Advisors who focus on the retirement marketplace—along with their broker/dealers—are currently trying to figure out how much business will have to change because of new regulations from the Department of Labor (DOL). With the full compliance date more than a year away, though, you have time to focus on your existing relationships and improve your retirement plan asset retention rates.
The retirement marketplace is ripe with opportunities—and with more than $24 trillion in assets as of December 2015, it’s also ripe with competition. With that in mind, I’ve put together some best practices that can help you retain the clients you have and position yourself as the go-to retirement advisor for other potential clients in your area.
It’s All About Service
Plan sponsors need an experienced retirement plan advisor to help them navigate the retirement plan landscape. The key to any long-lasting client relationship? Service. Your clients have placed a tremendous amount of trust in your ability to be the manager of their retirement plan assets. Repay that trust by providing such a high level of service that your clients couldn’t fathom operating their plan without your involvement.
Visibility, either in person or via written communication, is paramount for cultivating a trusted relationship with a plan sponsor or decision maker. When plan sponsors run into challenges or need assistance with problem resolution, you should be their first resource—or loop in appropriate service providers to help.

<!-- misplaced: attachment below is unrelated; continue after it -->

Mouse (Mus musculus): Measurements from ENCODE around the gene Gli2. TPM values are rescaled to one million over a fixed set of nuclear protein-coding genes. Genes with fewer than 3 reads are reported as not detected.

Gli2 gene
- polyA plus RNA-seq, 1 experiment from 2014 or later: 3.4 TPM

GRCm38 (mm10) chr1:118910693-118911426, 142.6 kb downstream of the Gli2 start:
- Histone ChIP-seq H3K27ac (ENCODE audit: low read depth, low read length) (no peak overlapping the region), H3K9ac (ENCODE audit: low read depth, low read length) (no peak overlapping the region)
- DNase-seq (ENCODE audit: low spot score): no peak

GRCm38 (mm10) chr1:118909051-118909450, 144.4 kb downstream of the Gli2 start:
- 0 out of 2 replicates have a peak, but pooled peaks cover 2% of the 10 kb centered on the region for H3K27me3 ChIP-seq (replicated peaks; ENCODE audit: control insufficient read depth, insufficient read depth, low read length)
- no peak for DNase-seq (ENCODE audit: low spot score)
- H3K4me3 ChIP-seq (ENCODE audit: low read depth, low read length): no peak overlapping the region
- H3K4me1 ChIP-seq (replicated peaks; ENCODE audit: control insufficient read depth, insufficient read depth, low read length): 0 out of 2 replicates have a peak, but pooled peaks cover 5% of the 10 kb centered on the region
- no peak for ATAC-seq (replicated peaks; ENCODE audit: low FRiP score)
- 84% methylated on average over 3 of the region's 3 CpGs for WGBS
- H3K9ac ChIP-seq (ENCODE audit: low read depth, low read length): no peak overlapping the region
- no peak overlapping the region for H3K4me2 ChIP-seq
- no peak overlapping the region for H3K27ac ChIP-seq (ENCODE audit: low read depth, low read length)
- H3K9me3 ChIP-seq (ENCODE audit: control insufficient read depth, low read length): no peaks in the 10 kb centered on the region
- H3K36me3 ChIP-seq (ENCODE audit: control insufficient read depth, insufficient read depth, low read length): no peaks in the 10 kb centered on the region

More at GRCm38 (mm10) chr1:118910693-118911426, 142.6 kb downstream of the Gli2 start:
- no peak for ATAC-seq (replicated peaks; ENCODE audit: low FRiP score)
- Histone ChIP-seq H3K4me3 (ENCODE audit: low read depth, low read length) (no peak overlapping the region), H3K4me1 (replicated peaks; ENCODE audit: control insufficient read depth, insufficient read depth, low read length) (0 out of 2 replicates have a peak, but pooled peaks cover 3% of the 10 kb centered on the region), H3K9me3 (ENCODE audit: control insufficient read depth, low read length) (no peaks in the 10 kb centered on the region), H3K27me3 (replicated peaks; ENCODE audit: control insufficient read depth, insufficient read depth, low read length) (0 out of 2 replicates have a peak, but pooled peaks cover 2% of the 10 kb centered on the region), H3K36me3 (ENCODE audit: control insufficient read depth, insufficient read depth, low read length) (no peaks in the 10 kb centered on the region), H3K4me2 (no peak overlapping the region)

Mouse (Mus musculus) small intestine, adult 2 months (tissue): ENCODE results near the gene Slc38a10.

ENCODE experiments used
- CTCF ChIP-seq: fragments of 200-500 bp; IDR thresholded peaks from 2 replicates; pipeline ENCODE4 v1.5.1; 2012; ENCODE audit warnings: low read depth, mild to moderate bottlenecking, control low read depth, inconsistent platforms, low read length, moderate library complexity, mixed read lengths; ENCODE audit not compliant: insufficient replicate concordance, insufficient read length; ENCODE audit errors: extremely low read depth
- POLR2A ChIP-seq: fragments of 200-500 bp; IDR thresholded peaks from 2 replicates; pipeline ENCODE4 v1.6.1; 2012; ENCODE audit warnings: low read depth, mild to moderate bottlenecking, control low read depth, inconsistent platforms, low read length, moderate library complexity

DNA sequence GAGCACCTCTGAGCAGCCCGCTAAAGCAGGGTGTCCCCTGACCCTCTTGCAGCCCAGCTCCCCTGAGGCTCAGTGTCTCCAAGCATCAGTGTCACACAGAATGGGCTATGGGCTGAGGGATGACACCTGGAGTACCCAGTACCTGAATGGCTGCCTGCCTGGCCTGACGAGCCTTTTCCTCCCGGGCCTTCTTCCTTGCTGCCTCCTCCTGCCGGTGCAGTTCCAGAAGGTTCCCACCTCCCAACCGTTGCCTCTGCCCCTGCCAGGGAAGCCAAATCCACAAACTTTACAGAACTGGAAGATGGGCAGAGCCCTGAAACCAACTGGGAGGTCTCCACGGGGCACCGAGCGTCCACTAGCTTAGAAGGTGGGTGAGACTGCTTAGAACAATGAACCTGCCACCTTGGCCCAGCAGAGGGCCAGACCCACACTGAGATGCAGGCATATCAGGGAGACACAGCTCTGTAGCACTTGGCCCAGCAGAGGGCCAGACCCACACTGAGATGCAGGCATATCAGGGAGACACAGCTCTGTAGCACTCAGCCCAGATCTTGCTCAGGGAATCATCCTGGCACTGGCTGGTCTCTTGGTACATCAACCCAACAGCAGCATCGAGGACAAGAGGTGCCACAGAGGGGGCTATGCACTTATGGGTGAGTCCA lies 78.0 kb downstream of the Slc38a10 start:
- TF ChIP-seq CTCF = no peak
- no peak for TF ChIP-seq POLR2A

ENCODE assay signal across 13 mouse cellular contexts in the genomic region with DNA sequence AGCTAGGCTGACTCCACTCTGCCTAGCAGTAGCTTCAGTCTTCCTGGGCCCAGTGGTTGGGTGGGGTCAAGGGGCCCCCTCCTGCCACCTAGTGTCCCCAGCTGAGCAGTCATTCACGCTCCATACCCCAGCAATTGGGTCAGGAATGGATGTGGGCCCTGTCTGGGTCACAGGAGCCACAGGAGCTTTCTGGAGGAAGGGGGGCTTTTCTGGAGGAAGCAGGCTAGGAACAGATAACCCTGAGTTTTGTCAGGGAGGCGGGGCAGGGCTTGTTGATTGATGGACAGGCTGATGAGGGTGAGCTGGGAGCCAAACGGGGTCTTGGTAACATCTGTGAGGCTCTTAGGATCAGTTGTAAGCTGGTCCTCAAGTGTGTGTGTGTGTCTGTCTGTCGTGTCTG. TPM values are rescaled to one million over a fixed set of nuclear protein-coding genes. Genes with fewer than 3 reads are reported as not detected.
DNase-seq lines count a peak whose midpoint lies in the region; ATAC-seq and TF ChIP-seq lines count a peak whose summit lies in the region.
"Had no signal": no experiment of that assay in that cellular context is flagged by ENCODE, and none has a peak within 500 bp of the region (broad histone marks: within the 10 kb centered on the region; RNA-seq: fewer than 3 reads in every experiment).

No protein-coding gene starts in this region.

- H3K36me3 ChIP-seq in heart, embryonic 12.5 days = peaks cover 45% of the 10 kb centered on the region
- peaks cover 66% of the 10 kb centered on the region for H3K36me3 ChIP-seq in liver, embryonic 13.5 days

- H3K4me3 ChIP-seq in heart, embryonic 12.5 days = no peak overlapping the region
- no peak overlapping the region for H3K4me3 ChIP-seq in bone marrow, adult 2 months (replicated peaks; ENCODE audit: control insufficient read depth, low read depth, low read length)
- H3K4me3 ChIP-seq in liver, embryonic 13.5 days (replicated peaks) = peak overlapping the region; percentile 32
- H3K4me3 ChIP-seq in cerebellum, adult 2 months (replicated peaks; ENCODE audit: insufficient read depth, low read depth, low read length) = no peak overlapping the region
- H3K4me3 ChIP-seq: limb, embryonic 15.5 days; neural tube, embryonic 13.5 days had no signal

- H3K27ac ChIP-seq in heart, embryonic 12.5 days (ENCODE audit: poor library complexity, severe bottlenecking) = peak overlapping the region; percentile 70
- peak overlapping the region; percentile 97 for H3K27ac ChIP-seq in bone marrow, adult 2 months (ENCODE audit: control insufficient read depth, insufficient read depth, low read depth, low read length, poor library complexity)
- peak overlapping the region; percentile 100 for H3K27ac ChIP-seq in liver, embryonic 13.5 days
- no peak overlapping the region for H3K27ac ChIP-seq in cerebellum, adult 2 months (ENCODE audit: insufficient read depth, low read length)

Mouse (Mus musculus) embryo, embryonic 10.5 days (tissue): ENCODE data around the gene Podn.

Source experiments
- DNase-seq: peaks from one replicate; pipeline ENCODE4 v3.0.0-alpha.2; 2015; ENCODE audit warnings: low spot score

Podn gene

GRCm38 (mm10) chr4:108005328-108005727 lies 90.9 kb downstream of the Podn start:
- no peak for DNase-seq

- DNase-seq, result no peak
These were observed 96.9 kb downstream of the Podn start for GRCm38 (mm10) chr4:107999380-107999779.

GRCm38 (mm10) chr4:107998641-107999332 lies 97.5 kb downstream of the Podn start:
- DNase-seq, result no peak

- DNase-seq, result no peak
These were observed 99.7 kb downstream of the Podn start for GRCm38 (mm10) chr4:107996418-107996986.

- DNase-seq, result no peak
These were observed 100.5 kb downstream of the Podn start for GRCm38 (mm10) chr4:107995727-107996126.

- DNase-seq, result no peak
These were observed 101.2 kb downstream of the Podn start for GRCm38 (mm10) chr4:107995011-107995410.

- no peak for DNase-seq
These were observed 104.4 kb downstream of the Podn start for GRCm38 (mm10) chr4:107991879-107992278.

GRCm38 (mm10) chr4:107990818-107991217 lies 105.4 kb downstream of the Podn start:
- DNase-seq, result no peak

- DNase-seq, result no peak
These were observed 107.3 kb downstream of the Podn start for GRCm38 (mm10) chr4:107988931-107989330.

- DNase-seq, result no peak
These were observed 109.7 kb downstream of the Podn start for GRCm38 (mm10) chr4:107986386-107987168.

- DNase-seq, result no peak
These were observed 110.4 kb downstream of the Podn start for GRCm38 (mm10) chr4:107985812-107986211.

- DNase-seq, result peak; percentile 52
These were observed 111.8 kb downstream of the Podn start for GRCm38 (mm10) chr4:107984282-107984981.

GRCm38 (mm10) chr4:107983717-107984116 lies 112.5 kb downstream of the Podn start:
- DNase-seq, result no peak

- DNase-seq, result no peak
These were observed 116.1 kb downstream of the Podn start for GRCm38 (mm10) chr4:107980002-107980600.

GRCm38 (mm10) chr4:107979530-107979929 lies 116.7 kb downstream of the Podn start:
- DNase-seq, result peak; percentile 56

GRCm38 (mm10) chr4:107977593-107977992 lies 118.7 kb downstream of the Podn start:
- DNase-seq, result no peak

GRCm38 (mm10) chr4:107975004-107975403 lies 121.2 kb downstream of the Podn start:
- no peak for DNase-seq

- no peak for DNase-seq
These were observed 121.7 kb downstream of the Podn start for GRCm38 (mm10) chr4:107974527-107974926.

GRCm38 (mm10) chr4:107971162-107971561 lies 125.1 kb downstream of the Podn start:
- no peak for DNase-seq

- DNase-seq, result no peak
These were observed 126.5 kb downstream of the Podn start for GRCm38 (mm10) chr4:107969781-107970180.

Another best practice is to stay ahead of the curve on tricky compliance-related matters. You can showcase your value, plus strengthen relationships with a plan sponsor, by proactively keeping abreast of the nondiscrimination testing process, Form 5500 and audit preparation, control-group scenarios, or operational roadblocks. And as the changes brought about from the DOL regulations become clearer, your plan sponsor clients will look to you for guidance on this front as well.
Finally, be familiar with the time of year that certain qualified plan tasks take place, and call your clients to help them prepare and organize for the impending event. (Here, you might want to consider using a CRM to manage your customer contacts and/or share documents with plan sponsors.)
Remember, going out of your way to help your client may take a few minutes of your time, but the impression you leave will last far longer.
Manage the Relationship
The dynamics of a retirement plan can be confusing to a plan sponsor. There are different players—recordkeepers, third-party administrators, advisors, and consultants—with varying roles and responsibilities that often overlap. You will often be the one who brings the service providers to the table during the sales process, so making sure everyone is on the same page post-sale is of immense importance. In essence, you will need to be the “quarterback” of the retirement plan team:
Clearly defining roles and responsibilities
Maintaining efficient lines of communication
Be sure that you get to know the key decision makers of the plan as well, and be alert to any changes in personnel. Doing so will allow you to stay one step ahead and potentially ward off any impending attempts by competing advisors who would like to poach the business from you.